The Barbarians at the Gilded Gate
Long Island’s Gold Coast is glittering anew. Not everyone is happy.
A second Gilded Age is exploding on the North Shore of Long Island. The somewhat sleepy, mega-rich towns and hamlets abutting the Long Island Sound—like Locust Valley, Oyster Bay, Glen Cove, Sands Point and Old Westbury—was, of course, immortalized in The Great Gatsby, F. Scott Fitzgerald’s 1925 Jazz Age novel about the idle rich.
Once home to the grand estates of titans like Frank Nelson Doubleday, Henry Phipps, Jr., C.W. Post, Harry Payne Whitney, and various Vanderbilts, Long Island’s Gold Coast, as the area is commonly called, is now besieged with a new breed of Gatsbys: tech billionaires, hedge fund sharks and celebrities like Adam Sandler (who nabbed a house on coveted Piping Rock Road) and Jimmy Fallon, who listed his Gramercy Park apartment for $15 million last March and bought Cedar Knolls, a 10,000-square-foot Georgian Manor in Laurel Hollow built for railroad magnate Frank Gould in 1929. The house, which has a private beach, ballroom, and underground speakeasy, is straight out of West Egg. Paging Daisy Buchanan.
The gargantuan estates of yesteryear are swapping hands, fast. One real-estate agent has been showing the 1912 Palladian-style Vanderbilt Art Studio (now a 7,000-square-foot, five-bedroom home) in Old Westbury to internet billionaires and rap stars. The original owner, Gertrude Vanderbilt Whitney, a sculptor and founder of the Whitney Museum of American Art, liked to host wildly avant-garde parties on the property. She once emptied the swimming pool to make room for two kangaroos. The last of the Whitney family’s North Shore enclaves, the house on 6.59 acres, said swimming pool, and formal gardens is currently listed for $4.75 million.
Whitney’s great-grandson, John LeBoutillier, a former congressman and the author of the bestselling Harvard Hates America put the art studio-turned-house on the market less than a year ago. “John is a throwback to what most people think about when they think of Locust Valley,” the broker explains. “He’s a Vanderbilt. But he knows things are changing. He didn’t blink about the people who wanted to see the studio. And [they’re] not people who are Rockefeller descendants. I think the old school WASP thing is dead, don’t you?”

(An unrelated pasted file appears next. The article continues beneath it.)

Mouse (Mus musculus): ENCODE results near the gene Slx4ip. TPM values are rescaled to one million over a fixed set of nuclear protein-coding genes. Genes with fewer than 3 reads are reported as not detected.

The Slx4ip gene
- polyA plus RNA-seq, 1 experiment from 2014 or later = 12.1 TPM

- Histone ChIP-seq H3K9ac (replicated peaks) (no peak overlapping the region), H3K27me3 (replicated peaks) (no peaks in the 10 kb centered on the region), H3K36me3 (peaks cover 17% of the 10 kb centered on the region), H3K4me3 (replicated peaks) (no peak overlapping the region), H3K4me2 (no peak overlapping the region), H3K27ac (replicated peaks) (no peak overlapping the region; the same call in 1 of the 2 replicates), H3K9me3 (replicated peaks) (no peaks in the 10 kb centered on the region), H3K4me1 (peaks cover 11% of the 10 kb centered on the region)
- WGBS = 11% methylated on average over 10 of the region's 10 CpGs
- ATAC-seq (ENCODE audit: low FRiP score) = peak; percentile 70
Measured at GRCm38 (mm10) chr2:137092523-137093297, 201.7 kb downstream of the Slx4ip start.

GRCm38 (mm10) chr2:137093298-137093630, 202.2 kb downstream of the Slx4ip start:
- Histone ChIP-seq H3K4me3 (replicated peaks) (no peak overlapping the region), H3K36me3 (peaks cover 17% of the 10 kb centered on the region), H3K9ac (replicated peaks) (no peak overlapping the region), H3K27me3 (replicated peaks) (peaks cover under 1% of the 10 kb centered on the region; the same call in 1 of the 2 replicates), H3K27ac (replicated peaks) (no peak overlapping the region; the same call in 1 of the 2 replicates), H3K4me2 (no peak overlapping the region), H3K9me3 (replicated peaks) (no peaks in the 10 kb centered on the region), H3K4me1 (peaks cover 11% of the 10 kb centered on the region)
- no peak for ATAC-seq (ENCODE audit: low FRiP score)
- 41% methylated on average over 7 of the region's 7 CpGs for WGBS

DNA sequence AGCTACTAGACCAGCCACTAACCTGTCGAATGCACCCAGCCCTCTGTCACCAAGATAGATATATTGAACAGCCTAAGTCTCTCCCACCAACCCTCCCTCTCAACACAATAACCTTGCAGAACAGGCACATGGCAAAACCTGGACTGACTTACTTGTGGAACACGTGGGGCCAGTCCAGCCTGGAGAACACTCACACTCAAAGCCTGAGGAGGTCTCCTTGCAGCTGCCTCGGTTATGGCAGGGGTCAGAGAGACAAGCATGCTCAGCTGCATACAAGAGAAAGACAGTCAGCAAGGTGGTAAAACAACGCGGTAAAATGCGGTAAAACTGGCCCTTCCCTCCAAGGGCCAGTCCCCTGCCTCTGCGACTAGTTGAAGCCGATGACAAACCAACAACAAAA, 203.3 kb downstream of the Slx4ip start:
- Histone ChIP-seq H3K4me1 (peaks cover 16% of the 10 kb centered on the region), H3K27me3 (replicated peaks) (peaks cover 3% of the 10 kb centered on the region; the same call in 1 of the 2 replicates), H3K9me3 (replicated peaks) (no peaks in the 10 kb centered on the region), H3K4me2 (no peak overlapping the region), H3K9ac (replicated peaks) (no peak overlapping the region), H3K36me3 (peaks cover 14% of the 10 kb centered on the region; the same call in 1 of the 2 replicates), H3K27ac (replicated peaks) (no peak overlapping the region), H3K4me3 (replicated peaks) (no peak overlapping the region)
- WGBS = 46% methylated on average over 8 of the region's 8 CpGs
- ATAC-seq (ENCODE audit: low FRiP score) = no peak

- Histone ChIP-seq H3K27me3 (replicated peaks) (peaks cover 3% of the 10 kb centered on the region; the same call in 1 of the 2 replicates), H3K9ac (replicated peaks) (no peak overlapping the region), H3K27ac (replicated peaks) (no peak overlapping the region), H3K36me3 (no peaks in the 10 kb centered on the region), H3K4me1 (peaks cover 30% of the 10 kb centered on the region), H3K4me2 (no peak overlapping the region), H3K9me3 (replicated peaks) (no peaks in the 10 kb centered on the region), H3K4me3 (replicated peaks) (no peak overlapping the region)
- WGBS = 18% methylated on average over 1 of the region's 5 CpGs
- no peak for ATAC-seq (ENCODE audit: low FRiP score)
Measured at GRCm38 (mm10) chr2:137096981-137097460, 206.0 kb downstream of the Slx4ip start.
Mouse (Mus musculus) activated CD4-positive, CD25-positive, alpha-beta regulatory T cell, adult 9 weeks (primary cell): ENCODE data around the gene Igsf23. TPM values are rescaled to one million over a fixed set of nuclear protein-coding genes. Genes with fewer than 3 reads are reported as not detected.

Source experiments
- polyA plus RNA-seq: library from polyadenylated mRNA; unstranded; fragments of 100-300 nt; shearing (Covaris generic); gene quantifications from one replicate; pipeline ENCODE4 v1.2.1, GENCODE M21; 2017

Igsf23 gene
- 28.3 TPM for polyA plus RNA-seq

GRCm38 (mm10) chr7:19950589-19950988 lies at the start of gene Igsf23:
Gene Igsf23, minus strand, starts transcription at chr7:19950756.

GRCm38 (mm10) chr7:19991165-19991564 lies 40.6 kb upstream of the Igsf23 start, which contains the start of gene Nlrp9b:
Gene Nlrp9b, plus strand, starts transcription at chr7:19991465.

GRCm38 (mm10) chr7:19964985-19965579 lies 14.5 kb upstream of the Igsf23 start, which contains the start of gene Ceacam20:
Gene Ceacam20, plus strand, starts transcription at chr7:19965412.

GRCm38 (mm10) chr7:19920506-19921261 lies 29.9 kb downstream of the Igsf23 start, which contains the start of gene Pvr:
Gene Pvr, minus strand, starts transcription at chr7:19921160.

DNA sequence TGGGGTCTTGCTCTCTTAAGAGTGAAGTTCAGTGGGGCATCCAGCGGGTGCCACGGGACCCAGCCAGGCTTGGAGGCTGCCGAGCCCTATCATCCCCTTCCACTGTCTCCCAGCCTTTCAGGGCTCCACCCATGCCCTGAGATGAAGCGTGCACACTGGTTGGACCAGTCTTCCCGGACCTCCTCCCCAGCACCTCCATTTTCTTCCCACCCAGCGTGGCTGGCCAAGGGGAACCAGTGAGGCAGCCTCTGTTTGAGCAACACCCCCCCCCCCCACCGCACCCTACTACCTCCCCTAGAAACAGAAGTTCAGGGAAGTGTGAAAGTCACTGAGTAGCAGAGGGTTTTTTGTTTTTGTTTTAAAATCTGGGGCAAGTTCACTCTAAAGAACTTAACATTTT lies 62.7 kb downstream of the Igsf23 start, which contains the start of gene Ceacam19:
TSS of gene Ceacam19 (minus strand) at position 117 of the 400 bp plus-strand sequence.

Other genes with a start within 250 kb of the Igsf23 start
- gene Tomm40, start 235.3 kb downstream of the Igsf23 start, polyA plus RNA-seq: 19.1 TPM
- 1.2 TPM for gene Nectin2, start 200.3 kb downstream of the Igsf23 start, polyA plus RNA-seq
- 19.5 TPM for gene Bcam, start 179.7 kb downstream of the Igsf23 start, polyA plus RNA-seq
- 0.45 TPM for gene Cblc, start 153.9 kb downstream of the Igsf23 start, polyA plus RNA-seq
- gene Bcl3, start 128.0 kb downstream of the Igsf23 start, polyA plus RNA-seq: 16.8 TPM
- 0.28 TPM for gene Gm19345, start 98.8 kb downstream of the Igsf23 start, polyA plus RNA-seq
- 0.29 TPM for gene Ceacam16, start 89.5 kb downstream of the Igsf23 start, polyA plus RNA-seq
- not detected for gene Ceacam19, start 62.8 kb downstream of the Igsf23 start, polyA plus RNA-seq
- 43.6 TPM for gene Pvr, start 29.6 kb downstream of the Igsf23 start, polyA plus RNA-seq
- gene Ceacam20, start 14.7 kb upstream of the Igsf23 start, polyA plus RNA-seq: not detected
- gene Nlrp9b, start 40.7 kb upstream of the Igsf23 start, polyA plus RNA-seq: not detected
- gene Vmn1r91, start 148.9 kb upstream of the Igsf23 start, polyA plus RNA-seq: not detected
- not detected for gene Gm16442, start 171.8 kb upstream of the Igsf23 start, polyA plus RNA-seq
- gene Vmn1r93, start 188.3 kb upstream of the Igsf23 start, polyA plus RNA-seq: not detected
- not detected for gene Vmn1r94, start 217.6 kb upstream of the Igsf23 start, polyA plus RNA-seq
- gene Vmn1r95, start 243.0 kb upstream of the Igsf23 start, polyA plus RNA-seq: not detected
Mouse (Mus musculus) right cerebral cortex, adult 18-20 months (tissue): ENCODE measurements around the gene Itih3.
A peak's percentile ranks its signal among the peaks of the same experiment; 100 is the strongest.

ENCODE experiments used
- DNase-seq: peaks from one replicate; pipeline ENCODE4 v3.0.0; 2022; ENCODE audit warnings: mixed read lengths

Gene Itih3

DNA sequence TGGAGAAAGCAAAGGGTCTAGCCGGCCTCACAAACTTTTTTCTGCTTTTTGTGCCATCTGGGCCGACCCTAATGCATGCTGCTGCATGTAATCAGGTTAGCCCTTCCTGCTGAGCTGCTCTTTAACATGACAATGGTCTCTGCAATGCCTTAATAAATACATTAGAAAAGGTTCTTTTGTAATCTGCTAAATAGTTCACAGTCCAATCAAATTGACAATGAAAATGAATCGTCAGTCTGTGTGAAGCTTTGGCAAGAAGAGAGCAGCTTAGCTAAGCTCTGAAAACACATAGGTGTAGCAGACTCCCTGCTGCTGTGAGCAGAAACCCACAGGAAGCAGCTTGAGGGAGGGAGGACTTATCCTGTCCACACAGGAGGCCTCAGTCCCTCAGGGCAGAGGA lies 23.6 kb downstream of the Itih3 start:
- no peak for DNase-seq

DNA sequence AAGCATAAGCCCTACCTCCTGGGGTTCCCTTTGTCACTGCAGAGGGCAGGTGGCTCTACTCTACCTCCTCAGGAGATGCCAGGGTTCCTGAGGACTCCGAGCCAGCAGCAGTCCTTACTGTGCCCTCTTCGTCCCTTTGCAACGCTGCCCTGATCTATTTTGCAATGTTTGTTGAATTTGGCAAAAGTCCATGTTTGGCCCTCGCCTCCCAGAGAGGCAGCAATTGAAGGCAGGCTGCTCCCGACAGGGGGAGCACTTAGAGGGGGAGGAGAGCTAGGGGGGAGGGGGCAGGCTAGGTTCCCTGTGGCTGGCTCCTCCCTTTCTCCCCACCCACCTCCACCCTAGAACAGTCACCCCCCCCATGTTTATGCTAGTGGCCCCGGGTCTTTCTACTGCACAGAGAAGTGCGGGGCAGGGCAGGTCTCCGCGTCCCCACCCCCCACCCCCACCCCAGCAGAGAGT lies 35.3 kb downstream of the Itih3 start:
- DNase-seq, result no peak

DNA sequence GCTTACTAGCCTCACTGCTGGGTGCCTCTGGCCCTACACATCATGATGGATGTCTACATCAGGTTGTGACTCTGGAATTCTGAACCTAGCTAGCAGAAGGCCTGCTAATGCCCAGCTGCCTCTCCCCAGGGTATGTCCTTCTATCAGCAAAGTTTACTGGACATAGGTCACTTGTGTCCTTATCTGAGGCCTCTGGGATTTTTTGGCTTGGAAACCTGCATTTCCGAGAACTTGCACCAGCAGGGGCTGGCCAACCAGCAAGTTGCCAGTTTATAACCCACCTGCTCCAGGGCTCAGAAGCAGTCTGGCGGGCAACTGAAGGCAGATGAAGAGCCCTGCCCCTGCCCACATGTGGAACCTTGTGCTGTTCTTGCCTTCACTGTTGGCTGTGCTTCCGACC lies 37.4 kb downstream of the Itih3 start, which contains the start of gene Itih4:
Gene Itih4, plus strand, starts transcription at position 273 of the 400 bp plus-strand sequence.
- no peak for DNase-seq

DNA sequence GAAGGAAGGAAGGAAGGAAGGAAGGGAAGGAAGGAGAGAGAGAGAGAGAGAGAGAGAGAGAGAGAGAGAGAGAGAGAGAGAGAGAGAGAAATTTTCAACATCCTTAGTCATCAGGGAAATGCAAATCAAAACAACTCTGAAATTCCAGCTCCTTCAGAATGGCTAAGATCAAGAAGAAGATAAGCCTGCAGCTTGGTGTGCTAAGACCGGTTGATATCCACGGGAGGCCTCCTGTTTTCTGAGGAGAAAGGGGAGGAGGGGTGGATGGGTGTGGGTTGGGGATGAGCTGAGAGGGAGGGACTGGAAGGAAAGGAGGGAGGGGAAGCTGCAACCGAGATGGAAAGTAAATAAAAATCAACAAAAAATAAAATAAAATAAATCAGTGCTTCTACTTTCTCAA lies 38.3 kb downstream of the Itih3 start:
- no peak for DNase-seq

Even the most prominent of the lavish estates, the Phipps family’s Erchless, a 1936 Colonial Revival mansion with 15 bedrooms, is up for grabs for a mere $29.995 million—with rumors that it might be—horrors!—subdivided. The 83-year-old Howard Phipps Jr. wants to, well, downsize. Erchless encompasses two greenhouses, three barns, a caretaker’s house and impeccable formal gardens. And nothing says: I’m really, really rich like your own horse stables, whether you ride or not.
The new Gatsbys seem to want even more glamor and grandeur than their late 19th Century Gilded Age counterparts. Bigger-is-better defines much of the new construction. Water views (replete with big boy boats), Architectural Digest photo shoot–worthy gardens and staff quarters that would make Downton Abbey look puny are all par for the course.
“I think people are trying to recreate the lost North Shore [through] the luxuriousness of the new homes,” suggests author-historian Gary Lawrance, who has an encyclopedic knowledge of the houses of Long Island and runs the Instagram account @MansionsoftheGildedAge (100K+ followers). “The vocabulary of the great estates is now seen in Belgian block-curbed subdivisions, lined with new formal rows of trees, entrances marked by gilded iron gates, lanterns, sometimes fountains on front lawns, and the main entrance featuring a double-height columned portico, large window and maybe a glimpse of a crystal chandelier,” he notes. “If one could compare vintage aerials to today’s Google Earth views the density change would be very dramatic.”